By Pauline Jelinek
Monday, April 24, 2006
Sitting on a military draft board is not exactly a taxing job right now. With no draft, the boards have, well, no work to do.
"It's not hard at all. There's nothing to it," deadpans Michael Cohen, a Selective Service System board member from Highland Park, Ill.
That could change if there is a national crisis and if the government decides the crisis requires a return to the draft, which ended 33 years ago. Officials say they don't expect to restart conscription -- public sentiment is heavily against it -- but should they, draft boards could face their biggest workload in history as they help decide who gets drafted and who doesn't.
Until then, a draft board member's main chore is training. At half-day annual sessions, members keep up on rules for granting postponements, deferments, exemptions and conscientious objector status. They learn how to hold meetings, judge evidence and elicit testimony.
Then, as boards have done since the system was created in 1980, they wait.
"It's a ghost of a job," said board member James Stephen Brophy of Burke, Va.
An agency independent of the Defense Department, the Selective Service System trains board members and plans alternative national service for objectors. But its main task is keeping an updated registry of males ages 18 to 25 -- about 16 million individuals -- from which to supply untrained draftees who would supplement the professional all-volunteer armed forces.
Conscientious objector groups, and occasionally some members of Congress, oppose keeping the Selective Service at the ready. But few opponents focus on the boards, which wouldn't be activated unless there's a draft.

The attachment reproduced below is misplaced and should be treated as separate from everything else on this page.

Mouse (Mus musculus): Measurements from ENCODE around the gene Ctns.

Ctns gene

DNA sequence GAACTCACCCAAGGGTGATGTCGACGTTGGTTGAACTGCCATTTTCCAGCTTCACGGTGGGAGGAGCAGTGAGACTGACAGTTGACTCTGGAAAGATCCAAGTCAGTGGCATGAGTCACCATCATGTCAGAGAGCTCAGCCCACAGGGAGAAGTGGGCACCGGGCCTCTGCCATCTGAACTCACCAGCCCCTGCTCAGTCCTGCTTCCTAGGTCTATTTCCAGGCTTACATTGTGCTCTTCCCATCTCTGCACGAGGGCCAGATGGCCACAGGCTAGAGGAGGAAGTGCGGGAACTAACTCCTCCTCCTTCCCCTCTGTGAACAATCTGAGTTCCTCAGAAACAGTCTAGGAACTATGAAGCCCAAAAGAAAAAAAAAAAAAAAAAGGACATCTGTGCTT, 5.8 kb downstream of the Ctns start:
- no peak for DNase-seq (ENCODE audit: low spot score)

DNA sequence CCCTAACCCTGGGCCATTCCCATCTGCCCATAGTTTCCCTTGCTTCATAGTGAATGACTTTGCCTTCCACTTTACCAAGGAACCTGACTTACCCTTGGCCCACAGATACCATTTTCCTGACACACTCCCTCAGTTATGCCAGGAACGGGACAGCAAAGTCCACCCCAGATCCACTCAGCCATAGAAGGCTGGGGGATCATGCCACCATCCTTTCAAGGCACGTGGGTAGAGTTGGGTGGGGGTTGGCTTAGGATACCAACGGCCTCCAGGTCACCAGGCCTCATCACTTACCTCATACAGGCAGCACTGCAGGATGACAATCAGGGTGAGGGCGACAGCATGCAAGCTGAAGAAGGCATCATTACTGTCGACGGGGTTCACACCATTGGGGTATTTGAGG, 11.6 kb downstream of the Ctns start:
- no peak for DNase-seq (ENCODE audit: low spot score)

Repeated polls have shown that about seven in 10 Americans oppose reinstatement of the draft. Yet with President Bush saying U.S. troops will remain in Iraq for years, many Americans find it hard to believe repeated government assurances that there are no plans to revive conscription. "Beware of attempts to revive military draft" has been a typical Internet headline.
If the government were to restart the draft:
· A lottery would choose the order of call-ups from those millions registered.
· Draftees would report for physical, mental and moral evaluations.
· When evaluation results were in, draftees would have 10 days to appeal their status.
Training has taught board members to expect a range of claims -- "students who want to finish college . . . ministers . . . people that don't believe in fighting," said board member Helen Obernagel, 45, of New Athens, Ill.
"We're here so that they don't have to go scrambling around looking for people qualified to determine who's eligible and who isn't," said Cohen, 66, a retired firefighter who is one of the nation's 10,300 local board members. There are also several hundred appeals boards above the local boards.
Board members are young, old, of different races, incomes -- dentists, secretaries, maintenance men and real estate agents. There are long lists of volunteers for the unpaid positions, which are filled through nomination by each state's governor.
Officials say diversity on the boards would make any new draft the most equitable ever.